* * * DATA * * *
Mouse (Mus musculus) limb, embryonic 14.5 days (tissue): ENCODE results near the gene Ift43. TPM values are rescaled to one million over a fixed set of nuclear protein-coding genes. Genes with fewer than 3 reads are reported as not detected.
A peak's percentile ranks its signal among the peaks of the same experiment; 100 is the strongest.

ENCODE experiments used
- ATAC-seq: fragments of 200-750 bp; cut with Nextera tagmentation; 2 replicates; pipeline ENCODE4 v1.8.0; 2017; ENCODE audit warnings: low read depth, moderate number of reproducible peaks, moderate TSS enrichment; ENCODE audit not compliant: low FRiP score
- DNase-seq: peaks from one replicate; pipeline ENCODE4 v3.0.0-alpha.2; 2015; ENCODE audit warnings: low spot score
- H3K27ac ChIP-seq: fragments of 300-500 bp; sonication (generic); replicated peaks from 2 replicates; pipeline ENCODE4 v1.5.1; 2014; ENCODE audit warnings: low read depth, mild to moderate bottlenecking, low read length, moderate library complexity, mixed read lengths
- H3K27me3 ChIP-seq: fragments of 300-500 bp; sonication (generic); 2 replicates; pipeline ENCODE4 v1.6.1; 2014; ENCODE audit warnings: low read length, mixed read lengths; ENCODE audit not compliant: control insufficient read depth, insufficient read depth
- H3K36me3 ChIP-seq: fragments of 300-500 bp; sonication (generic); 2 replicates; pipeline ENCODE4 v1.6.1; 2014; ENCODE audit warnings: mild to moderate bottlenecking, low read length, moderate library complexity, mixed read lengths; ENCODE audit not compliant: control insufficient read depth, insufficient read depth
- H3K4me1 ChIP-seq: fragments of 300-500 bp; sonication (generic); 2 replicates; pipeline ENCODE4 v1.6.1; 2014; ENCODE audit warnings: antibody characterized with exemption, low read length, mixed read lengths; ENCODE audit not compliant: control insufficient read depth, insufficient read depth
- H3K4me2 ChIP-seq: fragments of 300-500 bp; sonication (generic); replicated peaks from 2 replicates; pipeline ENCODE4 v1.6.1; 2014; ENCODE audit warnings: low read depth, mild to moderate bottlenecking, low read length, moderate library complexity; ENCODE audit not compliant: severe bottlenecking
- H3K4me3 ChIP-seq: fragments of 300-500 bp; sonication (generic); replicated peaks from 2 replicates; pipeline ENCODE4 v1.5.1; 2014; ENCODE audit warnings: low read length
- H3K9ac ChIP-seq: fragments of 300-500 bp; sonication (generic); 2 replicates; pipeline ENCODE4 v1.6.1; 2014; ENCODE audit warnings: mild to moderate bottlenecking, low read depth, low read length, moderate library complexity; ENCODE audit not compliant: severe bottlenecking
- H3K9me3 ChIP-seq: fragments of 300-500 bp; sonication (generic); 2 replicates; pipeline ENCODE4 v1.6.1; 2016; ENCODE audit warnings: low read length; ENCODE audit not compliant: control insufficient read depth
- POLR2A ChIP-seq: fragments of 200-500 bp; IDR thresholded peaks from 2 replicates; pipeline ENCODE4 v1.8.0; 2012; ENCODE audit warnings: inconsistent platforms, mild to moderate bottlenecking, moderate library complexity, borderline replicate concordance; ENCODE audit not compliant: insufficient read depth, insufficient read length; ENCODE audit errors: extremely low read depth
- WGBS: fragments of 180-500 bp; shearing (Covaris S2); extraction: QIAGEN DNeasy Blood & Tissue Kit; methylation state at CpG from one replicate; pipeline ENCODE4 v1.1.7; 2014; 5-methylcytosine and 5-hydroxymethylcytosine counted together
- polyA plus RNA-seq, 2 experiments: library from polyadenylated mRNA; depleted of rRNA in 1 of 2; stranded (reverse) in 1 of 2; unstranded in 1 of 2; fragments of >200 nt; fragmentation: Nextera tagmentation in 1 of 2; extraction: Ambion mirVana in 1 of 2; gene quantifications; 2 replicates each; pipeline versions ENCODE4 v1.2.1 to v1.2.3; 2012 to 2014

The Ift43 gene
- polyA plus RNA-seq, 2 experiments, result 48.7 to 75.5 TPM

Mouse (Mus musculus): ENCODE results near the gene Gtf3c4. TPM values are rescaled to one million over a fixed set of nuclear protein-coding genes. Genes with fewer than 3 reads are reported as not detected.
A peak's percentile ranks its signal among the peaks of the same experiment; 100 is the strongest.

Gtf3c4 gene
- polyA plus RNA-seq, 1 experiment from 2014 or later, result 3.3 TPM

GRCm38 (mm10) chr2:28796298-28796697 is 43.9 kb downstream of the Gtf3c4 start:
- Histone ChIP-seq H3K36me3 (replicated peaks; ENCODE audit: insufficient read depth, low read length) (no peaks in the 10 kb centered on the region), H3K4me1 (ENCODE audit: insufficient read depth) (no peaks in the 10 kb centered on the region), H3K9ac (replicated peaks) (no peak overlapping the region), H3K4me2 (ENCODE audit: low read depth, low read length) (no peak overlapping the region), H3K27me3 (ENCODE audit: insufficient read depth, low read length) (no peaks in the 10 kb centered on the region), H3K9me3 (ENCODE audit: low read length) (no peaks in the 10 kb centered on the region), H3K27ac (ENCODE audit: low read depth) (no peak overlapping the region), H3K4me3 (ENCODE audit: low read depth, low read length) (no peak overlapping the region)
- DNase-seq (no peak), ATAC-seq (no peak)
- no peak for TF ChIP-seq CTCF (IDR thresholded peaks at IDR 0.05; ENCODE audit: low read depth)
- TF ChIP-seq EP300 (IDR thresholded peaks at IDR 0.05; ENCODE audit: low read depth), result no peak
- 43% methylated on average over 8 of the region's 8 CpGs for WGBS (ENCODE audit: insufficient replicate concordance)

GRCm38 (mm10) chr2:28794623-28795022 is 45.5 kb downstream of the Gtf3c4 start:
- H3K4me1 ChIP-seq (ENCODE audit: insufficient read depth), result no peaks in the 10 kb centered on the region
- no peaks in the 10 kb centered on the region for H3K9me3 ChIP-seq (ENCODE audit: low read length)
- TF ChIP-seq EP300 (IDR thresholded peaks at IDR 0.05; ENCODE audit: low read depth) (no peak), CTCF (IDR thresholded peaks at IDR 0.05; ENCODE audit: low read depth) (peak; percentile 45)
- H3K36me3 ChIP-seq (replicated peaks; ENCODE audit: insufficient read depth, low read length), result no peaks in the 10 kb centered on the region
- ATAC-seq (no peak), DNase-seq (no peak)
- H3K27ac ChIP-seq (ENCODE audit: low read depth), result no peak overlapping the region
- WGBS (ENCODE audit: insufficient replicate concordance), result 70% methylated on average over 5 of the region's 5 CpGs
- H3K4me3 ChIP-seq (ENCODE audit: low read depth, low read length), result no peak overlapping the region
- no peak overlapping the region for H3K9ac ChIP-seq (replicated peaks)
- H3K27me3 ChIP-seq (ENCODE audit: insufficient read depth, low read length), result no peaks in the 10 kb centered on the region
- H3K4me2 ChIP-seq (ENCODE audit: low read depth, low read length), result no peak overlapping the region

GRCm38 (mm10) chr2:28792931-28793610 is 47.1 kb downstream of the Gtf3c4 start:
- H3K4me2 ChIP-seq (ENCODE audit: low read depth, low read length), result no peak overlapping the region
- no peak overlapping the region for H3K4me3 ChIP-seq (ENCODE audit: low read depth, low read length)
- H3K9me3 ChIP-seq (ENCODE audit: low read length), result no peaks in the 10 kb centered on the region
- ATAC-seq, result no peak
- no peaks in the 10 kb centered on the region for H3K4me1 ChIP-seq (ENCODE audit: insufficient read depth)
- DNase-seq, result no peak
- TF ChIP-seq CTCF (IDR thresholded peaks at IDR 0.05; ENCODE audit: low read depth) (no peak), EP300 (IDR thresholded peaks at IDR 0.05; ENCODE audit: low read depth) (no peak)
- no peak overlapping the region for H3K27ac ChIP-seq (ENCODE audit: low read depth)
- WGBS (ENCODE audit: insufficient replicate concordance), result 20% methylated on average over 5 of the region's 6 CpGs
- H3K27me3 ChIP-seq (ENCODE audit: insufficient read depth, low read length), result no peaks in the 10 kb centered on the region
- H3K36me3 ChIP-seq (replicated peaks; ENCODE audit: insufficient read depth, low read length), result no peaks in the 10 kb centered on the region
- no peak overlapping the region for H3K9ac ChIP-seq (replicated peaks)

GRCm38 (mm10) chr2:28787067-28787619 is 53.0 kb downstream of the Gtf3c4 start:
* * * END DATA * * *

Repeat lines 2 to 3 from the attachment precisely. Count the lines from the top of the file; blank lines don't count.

A peak's percentile ranks its signal among the peaks of the same experiment; 100 is the strongest.

ENCODE experiments used